Notaro, Anna (2018) Understanding the innovative viral glycosylation machinery using a combination of chemical and structural methodologies. [Tesi di dottorato]

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Item Type: Tesi di dottorato
Lingua: English
Title: Understanding the innovative viral glycosylation machinery using a combination of chemical and structural methodologies
Creators:
CreatorsEmail
Notaro, Annaanna.notaro@unina.it
Date: 17 December 2018
Number of Pages: 198
Institution: Università degli Studi di Napoli Federico II
Department: Scienze Chimiche
Dottorato: Scienze chimiche
Ciclo di dottorato: 31
Coordinatore del Corso di dottorato:
nomeemail
Paduano, Luigiluigi.paduano@unina.it
Tutor:
nomeemail
De Castro, CristinaUNSPECIFIED
Date: 17 December 2018
Number of Pages: 198
Uncontrolled Keywords: Mimiviridae, fibrils, glycan structures, glycan related genes
Settori scientifico-disciplinari del MIUR: Area 05 - Scienze biologiche > BIO/10 - Biochimica
Area 03 - Scienze chimiche > CHIM/06 - Chimica organica
Additional Information: Dottorato in co-tutela con l'Università di Marsiglia, all'interno del programma Vinci,Italia-Francia, 2015
Date Deposited: 19 Jan 2019 16:22
Last Modified: 16 Jun 2020 10:16
URI: http://www.fedoa.unina.it/id/eprint/12705

Abstract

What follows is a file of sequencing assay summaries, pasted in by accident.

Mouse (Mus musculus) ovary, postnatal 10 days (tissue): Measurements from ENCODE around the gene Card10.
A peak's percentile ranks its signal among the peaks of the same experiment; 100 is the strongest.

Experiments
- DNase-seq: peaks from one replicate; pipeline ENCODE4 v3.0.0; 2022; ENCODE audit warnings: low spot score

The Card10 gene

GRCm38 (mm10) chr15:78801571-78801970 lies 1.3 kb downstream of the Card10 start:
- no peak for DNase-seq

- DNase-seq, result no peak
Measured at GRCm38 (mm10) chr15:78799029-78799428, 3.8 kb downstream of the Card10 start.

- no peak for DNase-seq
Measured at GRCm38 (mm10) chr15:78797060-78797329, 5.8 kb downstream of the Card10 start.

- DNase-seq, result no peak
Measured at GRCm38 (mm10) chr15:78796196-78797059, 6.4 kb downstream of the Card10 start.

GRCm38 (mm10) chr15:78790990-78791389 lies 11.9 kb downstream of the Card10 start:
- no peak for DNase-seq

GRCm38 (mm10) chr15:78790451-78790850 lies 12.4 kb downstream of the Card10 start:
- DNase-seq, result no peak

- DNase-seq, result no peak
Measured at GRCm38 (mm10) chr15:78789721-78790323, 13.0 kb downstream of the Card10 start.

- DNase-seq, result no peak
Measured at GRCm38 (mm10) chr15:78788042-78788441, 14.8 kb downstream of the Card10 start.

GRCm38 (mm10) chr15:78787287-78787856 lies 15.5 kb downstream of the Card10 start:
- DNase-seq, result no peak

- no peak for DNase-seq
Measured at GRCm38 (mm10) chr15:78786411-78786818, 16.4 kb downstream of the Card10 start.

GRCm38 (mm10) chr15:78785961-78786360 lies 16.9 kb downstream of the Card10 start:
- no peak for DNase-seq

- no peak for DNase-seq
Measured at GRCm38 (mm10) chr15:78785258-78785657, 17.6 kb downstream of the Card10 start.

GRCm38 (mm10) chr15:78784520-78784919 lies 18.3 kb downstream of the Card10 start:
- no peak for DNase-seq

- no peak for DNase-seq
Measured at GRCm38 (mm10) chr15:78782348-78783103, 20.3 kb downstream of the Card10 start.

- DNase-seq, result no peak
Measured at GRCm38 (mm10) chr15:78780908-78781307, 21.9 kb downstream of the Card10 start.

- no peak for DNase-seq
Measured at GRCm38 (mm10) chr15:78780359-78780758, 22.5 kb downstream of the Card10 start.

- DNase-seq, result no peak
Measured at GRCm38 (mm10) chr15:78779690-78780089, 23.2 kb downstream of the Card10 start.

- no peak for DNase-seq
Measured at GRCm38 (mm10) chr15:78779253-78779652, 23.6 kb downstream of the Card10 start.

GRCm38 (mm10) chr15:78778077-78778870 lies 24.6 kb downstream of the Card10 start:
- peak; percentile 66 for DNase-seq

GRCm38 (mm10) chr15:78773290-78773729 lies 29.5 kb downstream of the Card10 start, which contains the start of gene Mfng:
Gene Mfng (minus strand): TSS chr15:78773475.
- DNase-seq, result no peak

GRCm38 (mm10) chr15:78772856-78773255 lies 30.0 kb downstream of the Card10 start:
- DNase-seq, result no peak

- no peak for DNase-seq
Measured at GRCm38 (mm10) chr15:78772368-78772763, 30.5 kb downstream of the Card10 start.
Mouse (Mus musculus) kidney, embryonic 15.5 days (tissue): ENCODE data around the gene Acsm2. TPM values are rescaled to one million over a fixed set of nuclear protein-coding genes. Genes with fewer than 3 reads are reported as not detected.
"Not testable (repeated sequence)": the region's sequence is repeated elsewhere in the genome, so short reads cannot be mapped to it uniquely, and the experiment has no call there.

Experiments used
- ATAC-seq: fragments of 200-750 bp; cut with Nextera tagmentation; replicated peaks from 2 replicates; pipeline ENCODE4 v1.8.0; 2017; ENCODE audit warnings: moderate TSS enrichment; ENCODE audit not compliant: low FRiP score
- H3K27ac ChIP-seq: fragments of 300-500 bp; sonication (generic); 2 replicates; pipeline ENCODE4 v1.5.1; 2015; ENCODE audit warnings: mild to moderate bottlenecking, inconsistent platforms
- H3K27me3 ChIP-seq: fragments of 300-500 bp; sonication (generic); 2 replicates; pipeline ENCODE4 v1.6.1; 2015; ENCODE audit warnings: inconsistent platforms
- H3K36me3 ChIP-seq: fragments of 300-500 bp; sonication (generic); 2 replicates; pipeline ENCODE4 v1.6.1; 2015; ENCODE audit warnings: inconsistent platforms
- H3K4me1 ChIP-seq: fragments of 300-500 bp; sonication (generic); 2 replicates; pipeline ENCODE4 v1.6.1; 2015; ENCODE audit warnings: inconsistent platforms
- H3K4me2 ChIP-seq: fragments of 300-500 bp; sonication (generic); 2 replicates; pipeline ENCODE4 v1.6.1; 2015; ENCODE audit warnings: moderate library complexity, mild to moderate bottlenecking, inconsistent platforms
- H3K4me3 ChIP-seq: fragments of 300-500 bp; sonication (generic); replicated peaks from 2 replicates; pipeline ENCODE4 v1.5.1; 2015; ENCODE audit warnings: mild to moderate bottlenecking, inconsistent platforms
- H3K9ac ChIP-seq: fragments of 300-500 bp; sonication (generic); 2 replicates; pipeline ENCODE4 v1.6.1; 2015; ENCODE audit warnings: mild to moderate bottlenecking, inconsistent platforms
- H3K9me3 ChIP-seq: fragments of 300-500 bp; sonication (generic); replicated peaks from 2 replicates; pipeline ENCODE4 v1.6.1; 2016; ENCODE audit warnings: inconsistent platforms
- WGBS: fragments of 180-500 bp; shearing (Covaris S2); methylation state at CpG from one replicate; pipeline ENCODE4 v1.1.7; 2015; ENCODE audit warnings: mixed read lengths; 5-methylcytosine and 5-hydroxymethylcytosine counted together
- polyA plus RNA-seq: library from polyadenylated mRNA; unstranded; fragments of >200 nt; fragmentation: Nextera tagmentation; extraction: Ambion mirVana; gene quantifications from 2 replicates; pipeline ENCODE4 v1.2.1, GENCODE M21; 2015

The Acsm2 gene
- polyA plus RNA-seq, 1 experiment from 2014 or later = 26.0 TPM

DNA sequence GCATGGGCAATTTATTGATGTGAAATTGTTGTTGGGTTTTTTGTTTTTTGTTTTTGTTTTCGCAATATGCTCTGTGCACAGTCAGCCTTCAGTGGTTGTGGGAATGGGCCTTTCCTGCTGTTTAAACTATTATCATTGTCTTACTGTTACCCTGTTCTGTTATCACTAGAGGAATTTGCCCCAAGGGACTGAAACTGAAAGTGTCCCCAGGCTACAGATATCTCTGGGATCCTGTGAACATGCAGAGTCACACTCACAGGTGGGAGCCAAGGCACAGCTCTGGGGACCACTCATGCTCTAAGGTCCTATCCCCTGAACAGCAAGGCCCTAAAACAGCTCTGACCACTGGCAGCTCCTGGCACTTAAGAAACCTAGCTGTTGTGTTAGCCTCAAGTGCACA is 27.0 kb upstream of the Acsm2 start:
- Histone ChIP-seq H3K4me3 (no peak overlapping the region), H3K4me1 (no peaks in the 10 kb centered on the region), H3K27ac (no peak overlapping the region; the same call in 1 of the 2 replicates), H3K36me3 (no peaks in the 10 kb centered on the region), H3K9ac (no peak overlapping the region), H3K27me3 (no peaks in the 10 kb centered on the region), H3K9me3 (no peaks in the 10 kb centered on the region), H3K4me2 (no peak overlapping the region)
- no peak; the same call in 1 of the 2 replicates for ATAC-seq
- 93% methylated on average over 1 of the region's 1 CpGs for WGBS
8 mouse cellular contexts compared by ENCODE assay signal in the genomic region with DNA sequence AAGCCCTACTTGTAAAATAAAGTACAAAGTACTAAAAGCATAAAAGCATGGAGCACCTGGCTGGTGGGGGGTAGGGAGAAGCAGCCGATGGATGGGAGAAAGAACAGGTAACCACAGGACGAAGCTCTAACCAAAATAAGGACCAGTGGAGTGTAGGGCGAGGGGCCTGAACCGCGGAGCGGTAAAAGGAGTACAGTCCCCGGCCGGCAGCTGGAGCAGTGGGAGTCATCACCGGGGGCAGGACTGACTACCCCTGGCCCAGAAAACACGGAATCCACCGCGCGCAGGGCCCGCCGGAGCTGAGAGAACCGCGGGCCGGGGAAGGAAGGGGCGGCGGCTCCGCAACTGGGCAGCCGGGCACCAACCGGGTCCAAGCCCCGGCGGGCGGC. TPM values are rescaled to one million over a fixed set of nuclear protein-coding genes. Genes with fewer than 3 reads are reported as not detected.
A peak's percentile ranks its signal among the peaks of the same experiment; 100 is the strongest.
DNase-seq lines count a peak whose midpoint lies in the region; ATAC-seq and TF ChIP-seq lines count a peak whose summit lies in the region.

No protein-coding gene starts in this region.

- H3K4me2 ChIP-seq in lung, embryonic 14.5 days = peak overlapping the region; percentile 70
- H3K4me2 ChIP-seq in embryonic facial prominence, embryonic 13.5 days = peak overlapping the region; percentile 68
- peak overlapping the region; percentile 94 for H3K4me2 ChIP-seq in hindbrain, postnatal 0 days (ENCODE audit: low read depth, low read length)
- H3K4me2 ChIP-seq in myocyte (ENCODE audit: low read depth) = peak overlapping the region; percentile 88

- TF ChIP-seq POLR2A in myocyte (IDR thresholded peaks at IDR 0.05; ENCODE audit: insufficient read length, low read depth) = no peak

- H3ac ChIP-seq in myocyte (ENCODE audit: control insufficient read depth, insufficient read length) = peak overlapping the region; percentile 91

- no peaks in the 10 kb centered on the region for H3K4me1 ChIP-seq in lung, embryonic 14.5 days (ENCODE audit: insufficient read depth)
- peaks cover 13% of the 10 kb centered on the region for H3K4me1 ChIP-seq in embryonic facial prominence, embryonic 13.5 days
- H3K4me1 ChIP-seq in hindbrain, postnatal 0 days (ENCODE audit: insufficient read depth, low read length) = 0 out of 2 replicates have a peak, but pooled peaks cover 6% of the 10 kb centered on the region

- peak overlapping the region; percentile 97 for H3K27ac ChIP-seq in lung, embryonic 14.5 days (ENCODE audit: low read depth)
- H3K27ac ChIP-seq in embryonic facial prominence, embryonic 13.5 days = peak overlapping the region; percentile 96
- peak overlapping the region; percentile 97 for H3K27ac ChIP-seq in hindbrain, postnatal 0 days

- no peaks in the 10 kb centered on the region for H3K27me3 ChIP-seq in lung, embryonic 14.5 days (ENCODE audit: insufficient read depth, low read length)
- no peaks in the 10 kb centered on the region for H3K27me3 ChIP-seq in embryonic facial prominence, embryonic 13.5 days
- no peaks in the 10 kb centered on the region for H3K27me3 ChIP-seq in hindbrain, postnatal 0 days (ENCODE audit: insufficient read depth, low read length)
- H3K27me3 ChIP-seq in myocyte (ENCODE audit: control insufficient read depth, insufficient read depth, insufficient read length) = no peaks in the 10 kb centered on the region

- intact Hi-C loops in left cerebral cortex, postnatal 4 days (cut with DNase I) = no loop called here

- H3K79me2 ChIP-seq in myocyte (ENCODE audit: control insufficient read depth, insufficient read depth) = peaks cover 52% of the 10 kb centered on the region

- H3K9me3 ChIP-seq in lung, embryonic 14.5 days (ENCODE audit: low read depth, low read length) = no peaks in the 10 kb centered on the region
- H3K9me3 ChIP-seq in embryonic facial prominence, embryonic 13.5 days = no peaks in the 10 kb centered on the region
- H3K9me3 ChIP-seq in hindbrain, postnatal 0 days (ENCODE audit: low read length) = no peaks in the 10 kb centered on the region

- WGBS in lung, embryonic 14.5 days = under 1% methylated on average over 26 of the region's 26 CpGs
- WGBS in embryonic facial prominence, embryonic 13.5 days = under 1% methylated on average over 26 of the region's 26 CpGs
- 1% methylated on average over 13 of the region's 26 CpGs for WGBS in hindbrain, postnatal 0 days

The aim of this thesis is the study of the innovative glycosylation machinery of the Mimiviridae family, using Mimivirus, Moumouvirus australensis and Megavirus chilensis as prototypes of lineages A, B and C, respectively. In 2003 the discovery of Mimivirus, the first giant DNA virus infecting amoeba, challenged the traditional view of viruses. Mimiviruses are giant viruses due to the size of their virions, easily visible by light microscopy, with a diameter of 700 nm against 200 nm for “traditional virus”. Their genomes encode 1000 proteins and count up to 1.2 Mbp, so they are as complex as the smallest free-living bacteria. Mimiviruses exhibit heavily glycosylated fibrils surrounding their capsid that differ in length depending on the lineages. Surprisingly, it was evidenced that they encode the proteins involved in their fibrils glycosylation. The glycosylation of the fibrils was confirmed by the analysis of their sugar content, revealing that the major saccharide components were rhamnose, N-acetylglucosamine, and viosamine for Mimivirus and N-acetylglucosamine and N-acetylrhamnosamine for Megavirus chilensis. Until now, we lack information on the sugar composition of fibrils from members of the B lineage. In this thesis, the innovative glycosylation machinery of these giant DNA viruses was investigated combining three different strategies: carbohydrate chemistry, bioinformatic and biochemical methodologies. The carbohydrate chemistry methodologies allowed to elucidate the structures/composition of the glycans associated to the giant DNA viruses fibrils. Mimivirus fibrils are decorated with two distinct polysaccharides, called poly_1 and poly_2. Poly_1 is characterized by a linear disaccharide repeating unit made of 3)--L-Rha-(1→3)--D-GlcNAc-(1→, with a pyruvic acid branched at position 4,6 of GlcNAc. Poly_2 has a branched repeating unit with the sequence 2)--L-Rha-(1→3)--D-GlcNAc-(1→ in the linear backbone and rhamnose further branched at position 3 by viosamine methylated at position 2 and acetylated at position 4. Regarding the novelty of the identified structures, they have no equivalent in eukaryotes, while some components were reported in bacteria. Megavirus chilensis has a different sugar composition of its shorter fibrils, with N-acetylglucosamine, N-acetylrhamnosamine and N-acetylquinovosamine as major components. Purification results suggested that Megavirus fibrils were decorated by more than one polysaccharides/oligosaccharide species, one having this trisaccharide: -L-4OMe-RhaNAc-(1→3)--L-RhaNAc-(1→3)--L-RhaNAc-(1→. A preliminary analysis revealed that Moumouvirus australensis fibrils were decorated with glucosamine and quinovosamine in addition to the rare sugar, bacillosamine. Starting from this experimental data, it was possible to identify new genes involved in glycosylation. As a result, the published nine-gene cluster of Mimivirus was extended to thirteen genes. A different cluster of fourteen genes was identified in Moumouvirus australensis, representing the first glycosylation gene cluster identified for the B lineage. A comparison of the glycosylation genes in the Mimiviridae family reinforced our finding that fibrils glycosylation was lineage specific. However, Moumouvirus australensis is an exception as it exhibits a cluster of glycosylation genes that is missing in other member of the B lineage. Among the genes with the glycosylation cluster, the function of L142 was investigated in vitro, demonstrating that it is a N-acetyltransferase that acetylates the 4 amino group of viosamine. N-L142 represents the first virally encoded N-acetyltransferase. To conclude, the fibrils of Mimiviridae are heavily glycosylated and the type of sugars and their organization depends on their lineage. The majority of the genes responsible for sugar production, sugar modification and glycosyltransferases were identified, strongly suggesting that Mimiviridae are autonomous for their fibrils glycosylation.

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